Renewable Energy Production Incentives
Federal and State Incentives for Generating Energy from WasteFederal Incentives
State Incentives: A - F G - L M - R S - Z
The Renewable Energy Production Incentive (REPI) is a program that was created by the Energy Policy Act of 1992. It provides incentive payments for electricity generated and sold by new qualifying renewable energy facilities. Qualifying systems must generate electricity using solar, wind, geothermal (with certain restrictions), biomass (excluding municipal solid waste), landfill gas, livestock methane, or ocean resources (including tidal, wave, current and thermal).
The Renewable Electricity Production Tax Credit (PTC), a credit offered periodically for the production of electricity from renewable sources, is the federal government's main incentive program for renewable energy. The PTC offers wind, solar, geothermal, and closed-loop biomass systems a 1.8 cent credit per kilowatt hour generated. The credit is 0.9 cents per kilowatt hour for open-loop biomass, landfill gas, waste incineration, and small hydro (less than five megawatts). Technologies that qualify as renewable energy can change each year that the PTC is reauthorized. For example, the incineration of municipal solid waste now qualifies as renewable energy but did not previously.
The Biomass Energy Program assists businesses in installing biomass energy systems. Program participants receive up to $75,000 in interest subsidy payments. With an initial emphasis on biomass in the form of wood waste, the program now also focuses on switchgrass and municipal solid waste (MSW). Industrial, commercial and institutional facilities, agricultural property owners, and city, county, and state government entities are eligible. This program is renewed annually.
Emerging Renewables Rebate Program
The California Energy Commission offers cash rebates on fuel cell renewable energy electric-generating systems. Fuel cells convert sewer gas, landfill gas, or other renewable sources of hydrogen or hydrogen-rich gases into electricity by a direct chemical process.
Supplemental Energy Payments
Production Incentive, referred to as supplemental energy payments (SEPs), will be awarded to eligible renewable energy facilities to cover the above market costs of renewable resources selected by retail sellers to fulfill their obligations. Retail sellers are California's three largest investor-owned utilities: PG&E, SDG&E, and SCE. These payments are required by law, with funding of approximately $69.5 million. Eligible technologies include solar thermal electric, photovoltaics, landfill gas, wind, biomass, hydroelectric, geothermal electric, fuel cells, municipal solid waste, anaerobic digestion, tidal energy, wave energy, and ocean thermal. These contracts are availabe for a period of three to ten years.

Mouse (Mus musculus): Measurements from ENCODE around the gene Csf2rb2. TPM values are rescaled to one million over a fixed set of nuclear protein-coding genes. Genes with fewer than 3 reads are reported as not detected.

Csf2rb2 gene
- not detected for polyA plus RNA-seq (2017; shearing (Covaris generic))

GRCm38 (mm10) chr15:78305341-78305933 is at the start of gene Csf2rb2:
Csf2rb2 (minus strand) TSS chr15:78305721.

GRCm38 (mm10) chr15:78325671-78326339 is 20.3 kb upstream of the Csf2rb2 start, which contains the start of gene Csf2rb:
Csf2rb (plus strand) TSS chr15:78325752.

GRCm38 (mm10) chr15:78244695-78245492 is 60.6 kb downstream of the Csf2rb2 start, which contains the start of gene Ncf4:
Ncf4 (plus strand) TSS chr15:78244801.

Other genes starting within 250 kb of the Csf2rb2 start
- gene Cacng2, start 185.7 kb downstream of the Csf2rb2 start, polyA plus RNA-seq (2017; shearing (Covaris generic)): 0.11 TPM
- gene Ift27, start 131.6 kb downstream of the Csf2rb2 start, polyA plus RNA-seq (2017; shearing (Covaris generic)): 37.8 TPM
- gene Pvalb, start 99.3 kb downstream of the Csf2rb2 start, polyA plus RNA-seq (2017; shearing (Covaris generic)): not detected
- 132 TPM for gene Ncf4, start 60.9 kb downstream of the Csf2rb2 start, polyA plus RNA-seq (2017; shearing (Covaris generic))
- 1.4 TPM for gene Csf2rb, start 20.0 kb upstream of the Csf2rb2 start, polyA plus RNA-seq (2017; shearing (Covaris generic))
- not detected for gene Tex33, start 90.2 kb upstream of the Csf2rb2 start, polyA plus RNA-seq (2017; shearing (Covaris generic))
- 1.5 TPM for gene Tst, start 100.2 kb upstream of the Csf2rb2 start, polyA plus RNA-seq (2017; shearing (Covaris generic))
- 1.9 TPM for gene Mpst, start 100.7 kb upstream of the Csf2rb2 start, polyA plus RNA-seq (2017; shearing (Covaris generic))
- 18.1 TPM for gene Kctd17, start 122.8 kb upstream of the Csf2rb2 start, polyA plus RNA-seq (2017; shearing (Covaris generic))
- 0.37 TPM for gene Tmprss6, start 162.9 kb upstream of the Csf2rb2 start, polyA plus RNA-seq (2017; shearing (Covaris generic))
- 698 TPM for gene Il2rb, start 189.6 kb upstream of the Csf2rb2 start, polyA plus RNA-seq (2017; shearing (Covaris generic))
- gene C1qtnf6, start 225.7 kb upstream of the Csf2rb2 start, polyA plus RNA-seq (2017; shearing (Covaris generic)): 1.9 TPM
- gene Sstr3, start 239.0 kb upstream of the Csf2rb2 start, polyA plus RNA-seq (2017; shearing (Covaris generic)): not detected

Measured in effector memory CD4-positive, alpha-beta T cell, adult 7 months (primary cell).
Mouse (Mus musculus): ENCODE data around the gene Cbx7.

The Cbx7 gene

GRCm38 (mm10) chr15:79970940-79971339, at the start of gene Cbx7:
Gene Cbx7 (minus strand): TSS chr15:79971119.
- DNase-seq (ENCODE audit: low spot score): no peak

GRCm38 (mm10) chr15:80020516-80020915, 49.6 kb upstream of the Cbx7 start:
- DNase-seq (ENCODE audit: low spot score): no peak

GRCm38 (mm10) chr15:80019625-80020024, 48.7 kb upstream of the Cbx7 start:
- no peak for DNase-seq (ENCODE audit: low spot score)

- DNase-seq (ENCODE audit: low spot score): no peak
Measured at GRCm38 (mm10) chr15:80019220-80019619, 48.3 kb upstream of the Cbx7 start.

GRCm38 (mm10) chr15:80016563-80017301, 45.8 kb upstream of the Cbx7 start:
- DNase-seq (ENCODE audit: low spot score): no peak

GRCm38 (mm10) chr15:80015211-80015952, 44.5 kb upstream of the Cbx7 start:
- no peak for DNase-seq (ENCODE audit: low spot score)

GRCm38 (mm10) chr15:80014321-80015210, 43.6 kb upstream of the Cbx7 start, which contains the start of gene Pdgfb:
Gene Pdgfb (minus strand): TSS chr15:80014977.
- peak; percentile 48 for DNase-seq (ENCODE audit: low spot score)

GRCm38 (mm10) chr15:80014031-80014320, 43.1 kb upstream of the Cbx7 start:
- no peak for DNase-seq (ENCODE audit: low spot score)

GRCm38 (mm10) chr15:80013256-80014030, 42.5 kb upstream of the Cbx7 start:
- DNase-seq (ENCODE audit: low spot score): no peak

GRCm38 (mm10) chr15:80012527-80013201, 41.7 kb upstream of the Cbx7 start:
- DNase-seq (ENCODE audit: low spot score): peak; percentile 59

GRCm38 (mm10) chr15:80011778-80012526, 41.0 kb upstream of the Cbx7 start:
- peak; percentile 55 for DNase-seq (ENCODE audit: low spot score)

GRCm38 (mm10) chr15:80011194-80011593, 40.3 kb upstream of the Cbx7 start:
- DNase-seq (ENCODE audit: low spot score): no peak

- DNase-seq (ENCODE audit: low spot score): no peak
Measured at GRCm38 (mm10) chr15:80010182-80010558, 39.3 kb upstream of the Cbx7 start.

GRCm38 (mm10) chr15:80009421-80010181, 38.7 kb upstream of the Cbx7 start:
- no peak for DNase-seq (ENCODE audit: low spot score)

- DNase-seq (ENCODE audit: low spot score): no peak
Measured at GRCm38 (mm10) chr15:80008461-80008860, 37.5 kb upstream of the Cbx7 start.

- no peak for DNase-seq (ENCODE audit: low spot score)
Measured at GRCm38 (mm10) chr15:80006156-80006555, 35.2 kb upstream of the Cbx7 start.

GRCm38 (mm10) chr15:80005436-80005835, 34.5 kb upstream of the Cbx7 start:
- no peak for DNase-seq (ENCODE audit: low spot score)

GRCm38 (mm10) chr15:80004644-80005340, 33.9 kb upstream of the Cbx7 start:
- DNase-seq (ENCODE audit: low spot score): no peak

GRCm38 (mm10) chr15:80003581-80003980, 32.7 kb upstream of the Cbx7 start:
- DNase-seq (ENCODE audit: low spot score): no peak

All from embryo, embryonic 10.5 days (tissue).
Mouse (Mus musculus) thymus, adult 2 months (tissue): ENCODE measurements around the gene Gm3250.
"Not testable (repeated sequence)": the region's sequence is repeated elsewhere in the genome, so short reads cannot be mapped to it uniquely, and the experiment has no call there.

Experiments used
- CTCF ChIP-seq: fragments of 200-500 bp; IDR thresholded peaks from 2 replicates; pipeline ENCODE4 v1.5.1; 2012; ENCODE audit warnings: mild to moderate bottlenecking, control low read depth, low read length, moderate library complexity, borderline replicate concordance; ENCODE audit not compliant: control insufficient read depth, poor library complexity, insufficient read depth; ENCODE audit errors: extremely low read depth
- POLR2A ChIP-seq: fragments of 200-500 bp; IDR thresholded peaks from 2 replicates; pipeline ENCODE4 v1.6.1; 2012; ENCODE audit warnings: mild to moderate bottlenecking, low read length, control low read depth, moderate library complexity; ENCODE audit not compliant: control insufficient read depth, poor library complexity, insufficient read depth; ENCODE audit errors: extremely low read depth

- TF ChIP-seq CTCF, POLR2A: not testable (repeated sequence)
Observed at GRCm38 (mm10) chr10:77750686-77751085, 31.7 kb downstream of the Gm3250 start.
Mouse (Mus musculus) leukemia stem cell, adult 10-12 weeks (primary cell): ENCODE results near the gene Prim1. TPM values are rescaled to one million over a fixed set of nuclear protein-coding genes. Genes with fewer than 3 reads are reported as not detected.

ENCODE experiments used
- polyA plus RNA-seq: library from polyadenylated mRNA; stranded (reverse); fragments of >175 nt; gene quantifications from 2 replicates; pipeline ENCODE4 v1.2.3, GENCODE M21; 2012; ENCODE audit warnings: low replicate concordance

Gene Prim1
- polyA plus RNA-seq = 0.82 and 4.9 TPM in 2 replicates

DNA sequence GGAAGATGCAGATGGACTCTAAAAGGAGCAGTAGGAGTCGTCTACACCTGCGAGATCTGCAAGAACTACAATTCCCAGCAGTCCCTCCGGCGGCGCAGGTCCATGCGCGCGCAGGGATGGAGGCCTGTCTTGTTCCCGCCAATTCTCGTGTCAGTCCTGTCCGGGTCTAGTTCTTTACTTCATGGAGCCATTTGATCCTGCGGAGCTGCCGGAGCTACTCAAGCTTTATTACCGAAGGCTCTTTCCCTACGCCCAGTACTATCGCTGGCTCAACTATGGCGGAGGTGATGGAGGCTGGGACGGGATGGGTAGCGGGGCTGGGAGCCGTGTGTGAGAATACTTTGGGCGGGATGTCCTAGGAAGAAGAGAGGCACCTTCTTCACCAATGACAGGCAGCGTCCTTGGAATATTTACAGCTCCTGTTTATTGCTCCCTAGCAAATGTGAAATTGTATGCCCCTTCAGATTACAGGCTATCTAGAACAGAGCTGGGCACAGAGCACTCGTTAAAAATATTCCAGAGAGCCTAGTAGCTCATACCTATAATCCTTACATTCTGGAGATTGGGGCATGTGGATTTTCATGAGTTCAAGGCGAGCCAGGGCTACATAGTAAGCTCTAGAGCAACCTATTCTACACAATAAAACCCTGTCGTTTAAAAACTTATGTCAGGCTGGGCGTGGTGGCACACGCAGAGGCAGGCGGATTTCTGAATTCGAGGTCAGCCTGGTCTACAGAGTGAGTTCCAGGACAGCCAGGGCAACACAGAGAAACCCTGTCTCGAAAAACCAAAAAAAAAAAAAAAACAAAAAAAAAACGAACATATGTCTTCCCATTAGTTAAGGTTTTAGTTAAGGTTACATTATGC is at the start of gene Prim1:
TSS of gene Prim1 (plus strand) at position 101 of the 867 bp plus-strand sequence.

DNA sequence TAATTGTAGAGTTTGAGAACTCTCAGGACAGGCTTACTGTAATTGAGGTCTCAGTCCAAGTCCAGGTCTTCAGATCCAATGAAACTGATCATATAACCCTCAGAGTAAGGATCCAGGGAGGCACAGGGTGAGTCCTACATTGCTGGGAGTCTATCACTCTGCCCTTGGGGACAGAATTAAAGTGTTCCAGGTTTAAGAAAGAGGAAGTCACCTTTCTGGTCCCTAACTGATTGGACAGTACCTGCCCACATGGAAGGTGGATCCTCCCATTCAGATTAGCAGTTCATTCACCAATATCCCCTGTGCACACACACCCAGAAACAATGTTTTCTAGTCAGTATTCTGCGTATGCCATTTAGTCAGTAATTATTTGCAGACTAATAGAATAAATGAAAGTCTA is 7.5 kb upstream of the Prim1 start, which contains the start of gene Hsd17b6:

Fuel Cell Grant Program
Four million dollars is available to help lower the cost of fuel cell technology meeting certain criteria.
Technology (NET) Program
This program offers up to $10,000 to Connecticut residents or businesses with more than 30 employees who develop innovative energy efficiency and renewable energy technologies to save energy, improve air quality, and help invigorate Connecticut's economy by creating employment opportunities. Applicable technologies include passive solar space heat, solar water heat, solar space heat, solar thermal electric, solar thermal process heat, photovoltaics, landfill gas, wind, biomass, hydroelectric, geothermal electric, fuel cells, geothermal heat pumps, municipal solid waste, solar pool heating, daylighting, anaerobic digestion, tidal energy, wave energy, ocean thermal, energy efficiency.
Hawaii offers a five year, 100 percent tax credit of up to two million dollars on an equity investment in a qualified high tech business (QHTB). A QHTB is defined as "a business that conducts more than fifty percent of its activities in qualified research which includes non-fossil fuel energy-related technology." This is defined as "energy produced by wind, solar energy, hydropower, geothermal resources, ocean thermal energy conversion, wave energy, hydrogen, fuel cells, landfill gas, waste to energy, biomass including municipal solid waste, and biofuels." Idaho
Using revenues generated from the sales of Green Tags, Bonneville Environmental Foundation (BEF), a not-for-profit organization, accepts proposals for funding for renewable energy projects located in the Pacific Northwest (Idaho, Montana, Oregon, and Washington). Any private person, organization, local or tribal government located in the Pacific Northwest may participate. Projects that generate electricity are preferred. Acceptable projects include solar photovoltaics, solar thermal electric, solar hot water, wind, hydro, biomass, and animal waste-to-energy.